George Walford: Angles on Anarchism for the Kindle (99 cents USD & international equivalents at amazon.com)
… but of course the complete text for free is here.
“Lucidly written and neatly argued, the book asks all sorts of awkward questions of those whose arguments are over-simplified.” – Freedom, the Anarchist Fortnightly.
“Anarchism is a movement of the working class, of the poor and the oppressed.” If so, what were Prince Peter Kropotkin and Michael Bakunin, son of a Russian landowner, doing as anarchists? And William Morris, who lived on the income from his family’s investment in Cornish mines?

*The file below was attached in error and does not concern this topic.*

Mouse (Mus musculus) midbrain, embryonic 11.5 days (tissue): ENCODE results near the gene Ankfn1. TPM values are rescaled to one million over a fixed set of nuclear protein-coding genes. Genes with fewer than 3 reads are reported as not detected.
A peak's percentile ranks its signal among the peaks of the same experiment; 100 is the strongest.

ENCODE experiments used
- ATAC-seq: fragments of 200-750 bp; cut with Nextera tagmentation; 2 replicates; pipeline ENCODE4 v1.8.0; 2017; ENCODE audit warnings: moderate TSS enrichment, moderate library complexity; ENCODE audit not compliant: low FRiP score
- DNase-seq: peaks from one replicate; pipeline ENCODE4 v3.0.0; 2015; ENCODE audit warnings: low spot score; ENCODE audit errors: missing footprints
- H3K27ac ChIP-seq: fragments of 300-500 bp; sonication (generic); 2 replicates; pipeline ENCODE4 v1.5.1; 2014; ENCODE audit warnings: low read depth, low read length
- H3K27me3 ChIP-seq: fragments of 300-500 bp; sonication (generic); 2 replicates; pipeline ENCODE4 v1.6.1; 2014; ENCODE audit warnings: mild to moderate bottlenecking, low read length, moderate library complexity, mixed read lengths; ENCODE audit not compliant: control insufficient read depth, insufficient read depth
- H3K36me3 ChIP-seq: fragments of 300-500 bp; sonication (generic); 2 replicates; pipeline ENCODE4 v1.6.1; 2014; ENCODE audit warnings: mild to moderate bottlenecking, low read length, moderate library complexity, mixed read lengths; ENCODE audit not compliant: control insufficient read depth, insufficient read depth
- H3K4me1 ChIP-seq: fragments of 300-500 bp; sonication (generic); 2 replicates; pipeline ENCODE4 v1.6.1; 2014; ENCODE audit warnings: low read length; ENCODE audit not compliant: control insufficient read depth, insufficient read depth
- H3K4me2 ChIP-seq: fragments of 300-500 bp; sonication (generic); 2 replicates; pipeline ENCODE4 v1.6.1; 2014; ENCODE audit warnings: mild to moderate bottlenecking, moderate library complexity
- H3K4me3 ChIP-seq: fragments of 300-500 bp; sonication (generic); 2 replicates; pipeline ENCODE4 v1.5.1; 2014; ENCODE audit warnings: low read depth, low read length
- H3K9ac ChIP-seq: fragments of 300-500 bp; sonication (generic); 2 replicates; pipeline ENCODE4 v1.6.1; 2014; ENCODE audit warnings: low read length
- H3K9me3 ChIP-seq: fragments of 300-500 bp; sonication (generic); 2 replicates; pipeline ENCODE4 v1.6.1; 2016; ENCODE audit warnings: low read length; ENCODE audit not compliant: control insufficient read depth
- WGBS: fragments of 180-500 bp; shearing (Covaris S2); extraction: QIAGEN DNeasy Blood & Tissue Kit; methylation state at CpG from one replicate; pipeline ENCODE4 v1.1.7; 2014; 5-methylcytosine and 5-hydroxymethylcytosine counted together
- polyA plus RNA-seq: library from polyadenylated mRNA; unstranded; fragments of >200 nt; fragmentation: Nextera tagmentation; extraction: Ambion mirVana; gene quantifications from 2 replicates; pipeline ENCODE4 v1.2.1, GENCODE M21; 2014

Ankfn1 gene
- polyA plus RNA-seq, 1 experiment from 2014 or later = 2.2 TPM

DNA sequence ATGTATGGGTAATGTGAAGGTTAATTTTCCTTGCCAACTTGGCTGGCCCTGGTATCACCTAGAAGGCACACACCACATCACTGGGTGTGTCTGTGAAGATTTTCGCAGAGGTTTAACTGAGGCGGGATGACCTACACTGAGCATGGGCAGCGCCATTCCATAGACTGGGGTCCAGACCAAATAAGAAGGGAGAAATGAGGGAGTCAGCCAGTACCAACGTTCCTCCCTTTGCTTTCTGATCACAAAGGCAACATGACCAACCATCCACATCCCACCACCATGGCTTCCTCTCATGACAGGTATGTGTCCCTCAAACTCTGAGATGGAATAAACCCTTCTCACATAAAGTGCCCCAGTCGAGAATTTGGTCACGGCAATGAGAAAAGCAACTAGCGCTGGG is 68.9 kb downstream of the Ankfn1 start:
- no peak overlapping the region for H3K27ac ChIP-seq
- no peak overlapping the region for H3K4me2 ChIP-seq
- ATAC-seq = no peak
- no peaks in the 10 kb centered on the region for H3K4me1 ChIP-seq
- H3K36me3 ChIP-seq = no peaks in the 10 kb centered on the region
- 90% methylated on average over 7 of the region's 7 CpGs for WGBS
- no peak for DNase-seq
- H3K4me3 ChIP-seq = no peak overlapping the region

“Anarchists don’t form parties.” Don’t they? One British political party, older than any anarchist now active, works for anarchist ends.
“Anarchy means co-operation.” Then why are anarchists now divided into conflicting groups?
“Anarchism became a large and popular movement in Spain during the Civil War.” Those who fought on the Republican side were supporting a government. Can anarchists do this?
Many anarchists favour feeling, emotion and direct response, condemning logic as part of the power syndrome that supports the state. Can there be another logic, one that meets these objections?
When did anarchism start? Where did it come from? Where is it going? Were the Gnostics anarchists? The foragers? Did anarchy produce the state?
Out of print since 1991, revised with new material.